Reading People

Arabic is read from right to left, European languages left to right. Some Asian languages read in columns, while others are like pictographs; get all the info, then go back and build the meaning of the sentence (sort of like German, when you have wait on the verb).

With many ways to read books, can it be a surprise that there are even more ways to read people?

Sam (Samet) worked at our hotel in Istanbul; he used the book analogy when we had a lengthy conversation about the hospitality industry, its economic engine and the subtle nuances of human relations that meant the curtain between “you paid me to be a servant to you” and “how are you enjoying your stay” had to stay down–no matter what accents, expectations, or accidents.

“It is like, every person who comes in this hotel is a book, and you must read them, but not all the lines. They have a whole life elsewhere, but here they want maybe something similar, maybe something different. You have to read very specific lines, look for the messages that are important, and not be distracted by the rest,” he said–in amazing English.

(Sam’s a smart kid, age 25. He’s also tall and movie-star handsome with curly hair, so you can just imagine what the population of wealthy retired world-traveling women who frequent his hotel offered him to read. Jack and I got a real kick out of watching him in action.)

IMG_3876His insights were echoed by Mustafa (43), the carpet seller across the street who willingly spent hours with us recording interviews. From the outlying provinces, “Moos” had been in Istanbul only 18 months. “I was born on a carpet. My mother made them, my father sold them wholesale. My brothers and sisters and I, everything we knew was carpets.”

It became evident as we talked that Mustafa regretted for himself the university education he intends his son to achieve, but also that he and his cousin (and business partner) relished being “cultural ambassadors. We teach the Middle East. We know carpets, how they made, the dyes, who is making them. We teach people every day, we are not just taking money. But we must have money or the shop closes.”

Behind this, Mustafa and Ahmed actually relished discerning who was inside the customer standing before them, what he or she wanted from the whole experience of buying a carpet. “Some people rich. They want a carpet only to prove they rich. They don’t touch, just ‘what is most expensive? OK, that one.’ Some people see a color, they fall in love, some people you talk into buying, some people you can never talk into buying. It is half work, half fun, this talking.”

IMG_3925Selling books, Jack and I read the customers who present themselves, trying to get them right. Back to front, straightforward, any hidden messages? It seems that, in every country, no matter the product, reading people is what makes a good shopkeeper. So Jack and I traveled 5,000 miles to find mirror images of our daily life in the people we met and the work they did.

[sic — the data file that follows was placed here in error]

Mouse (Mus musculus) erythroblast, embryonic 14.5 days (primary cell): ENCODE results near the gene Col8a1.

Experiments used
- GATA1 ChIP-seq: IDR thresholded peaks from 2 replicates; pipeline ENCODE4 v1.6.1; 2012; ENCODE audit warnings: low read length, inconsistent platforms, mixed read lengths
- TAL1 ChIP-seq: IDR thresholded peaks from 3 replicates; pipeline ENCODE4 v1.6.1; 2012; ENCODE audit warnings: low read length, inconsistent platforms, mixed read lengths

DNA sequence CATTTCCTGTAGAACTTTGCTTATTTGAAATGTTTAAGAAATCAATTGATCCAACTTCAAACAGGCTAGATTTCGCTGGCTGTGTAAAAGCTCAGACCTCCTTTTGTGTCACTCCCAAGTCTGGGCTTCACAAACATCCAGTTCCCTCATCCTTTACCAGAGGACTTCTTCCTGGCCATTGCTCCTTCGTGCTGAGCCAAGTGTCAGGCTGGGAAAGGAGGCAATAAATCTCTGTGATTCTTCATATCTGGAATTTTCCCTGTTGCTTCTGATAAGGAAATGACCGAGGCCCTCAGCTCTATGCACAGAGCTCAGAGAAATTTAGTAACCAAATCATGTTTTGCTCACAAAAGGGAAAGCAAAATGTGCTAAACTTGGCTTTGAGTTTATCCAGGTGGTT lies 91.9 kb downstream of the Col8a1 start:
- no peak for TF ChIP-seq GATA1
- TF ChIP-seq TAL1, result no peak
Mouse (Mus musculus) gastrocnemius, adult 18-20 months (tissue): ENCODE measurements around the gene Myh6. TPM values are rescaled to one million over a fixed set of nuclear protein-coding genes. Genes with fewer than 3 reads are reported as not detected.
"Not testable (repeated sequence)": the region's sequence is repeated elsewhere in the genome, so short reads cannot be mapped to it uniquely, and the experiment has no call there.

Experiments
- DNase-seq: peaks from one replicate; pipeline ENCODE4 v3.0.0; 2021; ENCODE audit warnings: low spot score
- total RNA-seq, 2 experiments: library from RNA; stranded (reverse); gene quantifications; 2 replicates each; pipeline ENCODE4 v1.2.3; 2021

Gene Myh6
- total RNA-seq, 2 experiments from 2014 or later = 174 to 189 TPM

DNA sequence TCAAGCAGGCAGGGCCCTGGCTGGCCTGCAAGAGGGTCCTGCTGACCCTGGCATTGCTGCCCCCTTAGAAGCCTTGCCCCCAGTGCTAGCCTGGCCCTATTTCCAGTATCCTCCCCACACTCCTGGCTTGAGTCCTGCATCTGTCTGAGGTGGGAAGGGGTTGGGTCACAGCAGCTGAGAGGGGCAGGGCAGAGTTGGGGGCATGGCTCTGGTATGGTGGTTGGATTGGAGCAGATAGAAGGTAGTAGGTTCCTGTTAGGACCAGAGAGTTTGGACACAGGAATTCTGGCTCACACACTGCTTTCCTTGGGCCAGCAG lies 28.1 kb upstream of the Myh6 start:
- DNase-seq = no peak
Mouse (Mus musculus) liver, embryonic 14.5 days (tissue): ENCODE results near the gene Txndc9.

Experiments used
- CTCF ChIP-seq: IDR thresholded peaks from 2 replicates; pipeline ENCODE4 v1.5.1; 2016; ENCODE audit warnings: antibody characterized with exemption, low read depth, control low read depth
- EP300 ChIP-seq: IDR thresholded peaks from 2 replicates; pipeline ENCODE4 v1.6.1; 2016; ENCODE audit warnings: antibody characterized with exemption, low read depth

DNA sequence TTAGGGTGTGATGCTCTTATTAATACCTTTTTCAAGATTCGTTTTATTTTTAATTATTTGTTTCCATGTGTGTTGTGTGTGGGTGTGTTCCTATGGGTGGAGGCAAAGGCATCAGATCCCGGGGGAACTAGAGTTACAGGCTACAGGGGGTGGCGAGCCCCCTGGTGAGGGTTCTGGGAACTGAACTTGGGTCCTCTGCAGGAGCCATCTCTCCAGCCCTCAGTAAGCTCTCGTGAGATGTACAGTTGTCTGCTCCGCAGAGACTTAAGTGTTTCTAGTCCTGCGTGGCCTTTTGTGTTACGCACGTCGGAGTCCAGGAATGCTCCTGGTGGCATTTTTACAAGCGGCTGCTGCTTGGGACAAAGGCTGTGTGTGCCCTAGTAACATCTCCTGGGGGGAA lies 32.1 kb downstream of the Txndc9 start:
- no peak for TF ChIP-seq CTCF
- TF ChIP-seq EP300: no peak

We kinda like that.

Friends or strangers?

Jack’s Wednesday guest blog returns –

Now that there is some time and distance between us and our Istanbul jaunt, we’re beginning to analyze our experiences. Although we greatly enjoyed many things there were a few bumps along the road as well and that’s what I’ve been thinking about.

Coming from a very small town to spend 12 days in one of the biggest cities in the world was always going to be a bit of a shock to the system and there’s no doubt that was a contributory factor, however there’s something else at play, I think. As tourists staying in a busy up-market hotel in the middle of a historic part of Istanbul surrounded by tourist oriented shops we were very conscious of being just part of a ‘passing trade’ and easily categorized as ‘rich pickings’. However we didn’t consider ourselves so easily pigeon-holed. We are ourselves shop-keepers who deal daily with customers (some of whom are tourists) and we like to think we treat them all as individuals and interesting people in their own right.

All of this got me thinking about the times we felt most comfortable during our Turkish adventure. Not surprisingly it was when we felt we were interacting with people as fellow human beings, talking about shared concerns. Mustafa the carpet seller in his shop across the street from our hotel; Okay and Samet who worked in our hotel; the manager of the tour office at Ephesus; the yarn shop owner who invited us in for tea after we’d bought from him and it didn’t matter anymore. Mustafa chatted happily with us about his family, hometown and world travels; Okay laughed when we named the local cats we’d photographed after hotel employees and took our concerns on board when we were fleeced by a restaurant; Samet talked of his ambition to study Sociology in the US; the office manager went from bland indifference when we arrived in the morning to real genuine concern when Wendy arrived back in the afternoon feeling unwell. It must be very hard to relate to strangers who cross your path fleetingly as customers when you are so dependent on them and very tempting to see them as ‘cash-cows’ to be milked and then forgotten about.

Maybe it’s because we live above the shop and the line between our personal lives and our business lives is fairly blurred, or maybe it’s because in a small town many of our customers are also personal friends, but we really appreciated those times when we seemed to emerge from the masses and be recognized as ourselves in the frenetic surroundings of Istanbul.

In the end these are the memories that will outweigh the blips – the counterfeit 100 Lira bill, the wayward hand in Wendy’s pocket in the Grand Bazaar, the heaving crowds and bizarre fashion show at Ephesus and the missed briefing when we arrived at the hotel – they will recede while the good bits remain.